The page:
According to a recent article by Business Day, the United States has rejected South Africa’s application for exemption from President Donald Trump’s import duties on steel and aluminium.

This puts approximately 7 500 jobs under threat.

Earlier this week, Trump “signed proclamations granting permanent exemptions to a select number of countries and extended by one month the steel and aluminium tariff duty exemptions for some”, according to Business Day. Unfortunatley, South Africa was not among them.

Exempted countries will be less competitive, forcing South African steel and aluminium products out of the US market.

However, these duties are being implemented in a way that contravenes some fundamental World Trade Organisation principles.
The Department of Trade and Industry has urged domestic exporters to ask their US buyers to consider applying for product exemption under a process conducted by the US commerce department and said that it would continue to consult the industry.

Sidwell Medupe, a DTI spokesperson, says that the “measures were unfair because SA’s exports of aluminium and steel products to the US were not that significant”.

Collateral damage
“South Africa is not a cause of any national security concerns in the US nor a threat to US industry interests and is not the cause of the global steel glut. Instead, South Africa finds itself as collateral damage in the trade war of key global economies,” Medupe said.

On March 8, Trump signed a proclamation imposing a 10% ad valorem tariff on imports of aluminium articles and a 25% ad valorem tariff on imports of steel articles. The proclamation followed reports from the US secretary of commerce that imports of these products threatened to impair US national security.

Countries excluded from the duties include Canada, Mexico, the EU, South Korea, Australia, Argentina and Brazil.

SA unsuccessfully argued its case for an exemption, saying that the duties would affect both jobs and productive capacity in a sector already suffering from global steel overcapacity.

It offered to restrict exports to a quota based on the level of exports in 2017.

SA assured the US that it had stringent customs-control measures so there was no risk of circumvention or transhipment of steel from third countries to the US. It also emphasised that its exports of aluminium products represented about 1.6% of total annual US aluminium imports.

According to the US Census Bureau data, in 2017 the US imported a total of 33.4-million tonnes of steel, of which imports from SA were about 330,000 tonnes, or 0.98% of total US imports and 0.3% of total US steel demand of 107-million tonnes. The 330,000 tonnes exported from SA represents 5% of South African production, equating to about 7,500 jobs in the steel supply chain.

Medupe said that some of the exempted countries were the biggest exporters of steel and aluminium to the US. For steel imports, the exempted countries collectively accounted for 58% of total steel imports into the US in 2017 and 49% of total aluminium imports.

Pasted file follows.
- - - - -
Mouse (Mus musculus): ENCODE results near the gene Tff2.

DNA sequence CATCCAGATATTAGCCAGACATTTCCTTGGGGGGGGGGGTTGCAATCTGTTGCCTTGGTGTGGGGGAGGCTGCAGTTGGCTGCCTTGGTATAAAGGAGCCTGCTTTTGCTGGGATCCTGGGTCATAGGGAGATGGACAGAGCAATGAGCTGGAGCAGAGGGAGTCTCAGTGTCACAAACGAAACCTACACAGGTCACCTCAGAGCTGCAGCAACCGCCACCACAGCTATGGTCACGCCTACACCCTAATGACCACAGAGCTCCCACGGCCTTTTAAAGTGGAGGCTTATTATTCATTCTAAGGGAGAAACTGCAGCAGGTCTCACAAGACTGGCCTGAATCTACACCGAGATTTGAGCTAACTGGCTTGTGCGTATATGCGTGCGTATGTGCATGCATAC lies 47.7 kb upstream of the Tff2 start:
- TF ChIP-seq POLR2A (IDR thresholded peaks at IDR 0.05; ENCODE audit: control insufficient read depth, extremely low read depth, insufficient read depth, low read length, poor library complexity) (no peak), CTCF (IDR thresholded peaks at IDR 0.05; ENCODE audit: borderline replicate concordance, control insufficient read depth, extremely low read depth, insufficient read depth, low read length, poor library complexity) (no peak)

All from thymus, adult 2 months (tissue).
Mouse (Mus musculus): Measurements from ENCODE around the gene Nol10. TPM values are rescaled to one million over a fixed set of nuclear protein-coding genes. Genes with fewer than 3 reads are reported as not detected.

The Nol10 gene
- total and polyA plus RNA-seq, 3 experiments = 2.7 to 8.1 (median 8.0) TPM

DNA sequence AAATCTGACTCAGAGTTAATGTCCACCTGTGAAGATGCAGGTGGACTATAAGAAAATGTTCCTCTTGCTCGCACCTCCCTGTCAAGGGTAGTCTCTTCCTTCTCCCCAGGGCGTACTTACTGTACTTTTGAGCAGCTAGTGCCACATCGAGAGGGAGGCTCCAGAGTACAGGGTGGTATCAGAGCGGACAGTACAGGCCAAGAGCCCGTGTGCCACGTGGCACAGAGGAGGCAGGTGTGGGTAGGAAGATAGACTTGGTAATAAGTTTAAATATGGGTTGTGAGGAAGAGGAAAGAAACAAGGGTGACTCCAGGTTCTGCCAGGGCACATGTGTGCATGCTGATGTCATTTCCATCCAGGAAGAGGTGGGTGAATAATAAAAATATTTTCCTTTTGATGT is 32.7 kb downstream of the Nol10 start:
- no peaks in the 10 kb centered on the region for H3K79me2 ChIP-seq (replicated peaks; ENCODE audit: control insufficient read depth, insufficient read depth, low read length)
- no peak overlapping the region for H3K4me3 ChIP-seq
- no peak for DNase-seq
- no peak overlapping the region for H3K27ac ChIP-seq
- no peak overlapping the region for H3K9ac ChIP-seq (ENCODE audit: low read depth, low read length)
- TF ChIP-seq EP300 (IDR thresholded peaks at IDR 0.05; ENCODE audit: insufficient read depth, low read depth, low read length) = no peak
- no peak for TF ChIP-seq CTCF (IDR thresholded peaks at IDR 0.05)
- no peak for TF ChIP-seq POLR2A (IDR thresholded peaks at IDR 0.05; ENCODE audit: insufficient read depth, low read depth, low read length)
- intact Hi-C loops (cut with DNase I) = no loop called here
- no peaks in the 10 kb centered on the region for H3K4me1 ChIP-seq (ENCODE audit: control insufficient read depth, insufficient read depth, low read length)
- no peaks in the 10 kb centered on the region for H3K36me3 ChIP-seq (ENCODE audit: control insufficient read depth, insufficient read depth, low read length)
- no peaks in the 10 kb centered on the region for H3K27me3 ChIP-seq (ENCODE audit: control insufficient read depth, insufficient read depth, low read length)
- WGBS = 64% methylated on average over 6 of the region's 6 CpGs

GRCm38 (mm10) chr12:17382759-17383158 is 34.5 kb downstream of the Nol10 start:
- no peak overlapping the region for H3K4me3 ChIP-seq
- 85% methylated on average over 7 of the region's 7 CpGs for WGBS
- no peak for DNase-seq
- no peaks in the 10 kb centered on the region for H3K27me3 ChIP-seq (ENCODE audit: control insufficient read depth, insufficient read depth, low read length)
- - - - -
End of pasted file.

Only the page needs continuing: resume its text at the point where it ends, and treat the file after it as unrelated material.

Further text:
Trade expert Peter Draper, the MD of Tutwa Consulting, has previously indicated to Business Day that he believes the US would use the hikes as leverage to pry open the local market for US firms.
It could do this by triggering a review of SA’s trade preferences under the Africa Growth and Opportunity Act.

By Sarah Butler for The Guardian 

Sainsbury’s planned £7.3bn takeover of Asda comes as the London-based supermarket continues to be outgunned by its three major rivals, according to the latest sales figures.

Sainsbury’s sales rose by just 0.2% in the 12 weeks to 22 April, its slowest pace of growth for more than a year.

Asda’s sales rose by 1.4% in the period, but the Leeds-based chain and Sainsbury’s both lost market share, according to the latest data from Kantar Worldpanel, while Tesco and Morrisons held steady thanks to their turnaround plans.

“It is very competitive out there for Sainsbury’s,” said Fraser McKevitt, the head of retail and consumer insight at Kantar Worldpanel. “Having had a difficult couple of years, Morrisons is now doing the basics of retail very well and Tesco is not seeing hugely rapid growth but it is consistent. In the light of a zero-sum game for food retail that has put pressure on everybody else.”

Sales at Tesco rose by more than 2% for the first time since 2011, helping the UK’s biggest supermarket chain retain a 27.6% share of the market compared with 15.9% at Sainsbury’s and 15.5% at Asda.

Supermarket sales growth
Morrisons also achieved sales growth in excess of 2% in line with the overall market. Discounters Aldi and Lidl continued to take market share as they increased sales by 7.7% and 9.1% respectively, helped by new stores openings.